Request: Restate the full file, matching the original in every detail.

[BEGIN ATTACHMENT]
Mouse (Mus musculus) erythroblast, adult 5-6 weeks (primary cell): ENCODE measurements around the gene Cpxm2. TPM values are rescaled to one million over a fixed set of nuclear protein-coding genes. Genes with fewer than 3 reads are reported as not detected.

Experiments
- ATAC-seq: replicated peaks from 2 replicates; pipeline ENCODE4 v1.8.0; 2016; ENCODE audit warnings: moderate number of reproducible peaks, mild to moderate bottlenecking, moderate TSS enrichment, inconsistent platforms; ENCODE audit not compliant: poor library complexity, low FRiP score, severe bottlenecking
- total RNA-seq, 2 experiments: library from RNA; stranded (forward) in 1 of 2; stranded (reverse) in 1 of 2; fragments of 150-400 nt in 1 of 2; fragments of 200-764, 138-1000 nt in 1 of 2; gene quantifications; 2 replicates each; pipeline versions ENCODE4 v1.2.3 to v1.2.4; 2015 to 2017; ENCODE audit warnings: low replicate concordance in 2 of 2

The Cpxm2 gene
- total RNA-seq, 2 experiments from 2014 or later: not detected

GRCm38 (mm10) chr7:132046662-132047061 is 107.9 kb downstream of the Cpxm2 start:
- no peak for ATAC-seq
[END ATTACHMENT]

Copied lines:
Mouse (Mus musculus) erythroblast, adult 5-6 weeks (primary cell): ENCODE measurements around the gene Cpxm2. TPM values are rescaled to one million over a fixed set of nuclear protein-coding genes. Genes with fewer than 3 reads are reported as not detected.

Experiments
- ATAC-seq: replicated peaks from 2 replicates; pipeline ENCODE4 v1.8.0; 2016; ENCODE audit warnings: moderate number of reproducible peaks, mild to moderate bottlenecking, moderate TSS enrichment, inconsistent platforms; ENCODE audit not compliant: poor library complexity, low FRiP score, severe bottlenecking
- total RNA-seq, 2 experiments: library from RNA; stranded (forward) in 1 of 2; stranded (reverse) in 1 of 2; fragments of 150-400 nt in 1 of 2; fragments of 200-764, 138-1000 nt in 1 of 2; gene quantifications; 2 replicates each; pipeline versions ENCODE4 v1.2.3 to v1.2.4; 2015 to 2017; ENCODE audit warnings: low replicate concordance in 2 of 2

The Cpxm2 gene
- total RNA-seq, 2 experiments from 2014 or later: not detected

GRCm38 (mm10) chr7:132046662-132047061 is 107.9 kb downstream of the Cpxm2 start:
- no peak for ATAC-seq